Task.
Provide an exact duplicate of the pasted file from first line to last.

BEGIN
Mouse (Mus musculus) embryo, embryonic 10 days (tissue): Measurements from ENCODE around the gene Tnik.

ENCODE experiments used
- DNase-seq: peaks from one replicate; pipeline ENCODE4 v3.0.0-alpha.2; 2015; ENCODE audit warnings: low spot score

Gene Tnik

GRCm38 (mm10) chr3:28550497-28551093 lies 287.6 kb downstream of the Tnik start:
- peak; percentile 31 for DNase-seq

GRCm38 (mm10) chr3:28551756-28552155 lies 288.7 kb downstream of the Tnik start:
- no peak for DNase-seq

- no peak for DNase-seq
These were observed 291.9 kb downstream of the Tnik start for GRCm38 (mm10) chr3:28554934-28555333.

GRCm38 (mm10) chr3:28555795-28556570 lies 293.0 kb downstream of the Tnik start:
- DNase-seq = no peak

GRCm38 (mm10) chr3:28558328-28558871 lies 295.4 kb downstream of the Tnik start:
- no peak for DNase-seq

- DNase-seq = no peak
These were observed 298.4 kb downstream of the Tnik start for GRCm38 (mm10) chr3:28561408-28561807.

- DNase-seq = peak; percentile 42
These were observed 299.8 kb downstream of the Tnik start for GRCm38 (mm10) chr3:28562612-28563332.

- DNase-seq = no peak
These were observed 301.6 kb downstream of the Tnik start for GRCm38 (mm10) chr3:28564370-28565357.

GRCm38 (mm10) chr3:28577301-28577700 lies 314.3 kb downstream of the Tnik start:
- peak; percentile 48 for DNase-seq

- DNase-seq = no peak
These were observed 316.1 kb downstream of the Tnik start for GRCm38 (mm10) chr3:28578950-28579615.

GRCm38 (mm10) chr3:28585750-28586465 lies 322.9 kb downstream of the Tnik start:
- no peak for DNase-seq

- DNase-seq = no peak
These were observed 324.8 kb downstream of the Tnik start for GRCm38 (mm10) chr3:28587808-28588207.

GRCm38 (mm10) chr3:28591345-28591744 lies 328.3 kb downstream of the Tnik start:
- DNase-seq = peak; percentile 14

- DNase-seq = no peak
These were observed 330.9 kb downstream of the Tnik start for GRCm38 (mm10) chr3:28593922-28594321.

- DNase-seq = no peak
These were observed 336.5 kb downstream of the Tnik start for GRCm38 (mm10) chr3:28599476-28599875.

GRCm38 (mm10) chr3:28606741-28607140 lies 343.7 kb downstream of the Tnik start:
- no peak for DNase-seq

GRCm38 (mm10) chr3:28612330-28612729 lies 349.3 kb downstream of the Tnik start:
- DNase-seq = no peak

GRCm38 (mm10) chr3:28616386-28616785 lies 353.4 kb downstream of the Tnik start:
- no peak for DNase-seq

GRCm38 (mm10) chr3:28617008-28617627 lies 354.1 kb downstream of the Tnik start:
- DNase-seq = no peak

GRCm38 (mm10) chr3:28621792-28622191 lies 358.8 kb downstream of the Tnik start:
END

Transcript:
Mouse (Mus musculus) embryo, embryonic 10 days (tissue): Measurements from ENCODE around the gene Tnik.

ENCODE experiments used
- DNase-seq: peaks from one replicate; pipeline ENCODE4 v3.0.0-alpha.2; 2015; ENCODE audit warnings: low spot score

Gene Tnik

GRCm38 (mm10) chr3:28550497-28551093 lies 287.6 kb downstream of the Tnik start:
- peak; percentile 31 for DNase-seq

GRCm38 (mm10) chr3:28551756-28552155 lies 288.7 kb downstream of the Tnik start:
- no peak for DNase-seq

- no peak for DNase-seq
These were observed 291.9 kb downstream of the Tnik start for GRCm38 (mm10) chr3:28554934-28555333.

GRCm38 (mm10) chr3:28555795-28556570 lies 293.0 kb downstream of the Tnik start:
- DNase-seq = no peak

GRCm38 (mm10) chr3:28558328-28558871 lies 295.4 kb downstream of the Tnik start:
- no peak for DNase-seq

- DNase-seq = no peak
These were observed 298.4 kb downstream of the Tnik start for GRCm38 (mm10) chr3:28561408-28561807.

- DNase-seq = peak; percentile 42
These were observed 299.8 kb downstream of the Tnik start for GRCm38 (mm10) chr3:28562612-28563332.

- DNase-seq = no peak
These were observed 301.6 kb downstream of the Tnik start for GRCm38 (mm10) chr3:28564370-28565357.

GRCm38 (mm10) chr3:28577301-28577700 lies 314.3 kb downstream of the Tnik start:
- peak; percentile 48 for DNase-seq

- DNase-seq = no peak
These were observed 316.1 kb downstream of the Tnik start for GRCm38 (mm10) chr3:28578950-28579615.

GRCm38 (mm10) chr3:28585750-28586465 lies 322.9 kb downstream of the Tnik start:
- no peak for DNase-seq

- DNase-seq = no peak
These were observed 324.8 kb downstream of the Tnik start for GRCm38 (mm10) chr3:28587808-28588207.

GRCm38 (mm10) chr3:28591345-28591744 lies 328.3 kb downstream of the Tnik start:
- DNase-seq = peak; percentile 14

- DNase-seq = no peak
These were observed 330.9 kb downstream of the Tnik start for GRCm38 (mm10) chr3:28593922-28594321.

- DNase-seq = no peak
These were observed 336.5 kb downstream of the Tnik start for GRCm38 (mm10) chr3:28599476-28599875.

GRCm38 (mm10) chr3:28606741-28607140 lies 343.7 kb downstream of the Tnik start:
- no peak for DNase-seq

GRCm38 (mm10) chr3:28612330-28612729 lies 349.3 kb downstream of the Tnik start:
- DNase-seq = no peak

GRCm38 (mm10) chr3:28616386-28616785 lies 353.4 kb downstream of the Tnik start:
- no peak for DNase-seq

GRCm38 (mm10) chr3:28617008-28617627 lies 354.1 kb downstream of the Tnik start:
- DNase-seq = no peak

GRCm38 (mm10) chr3:28621792-28622191 lies 358.8 kb downstream of the Tnik start: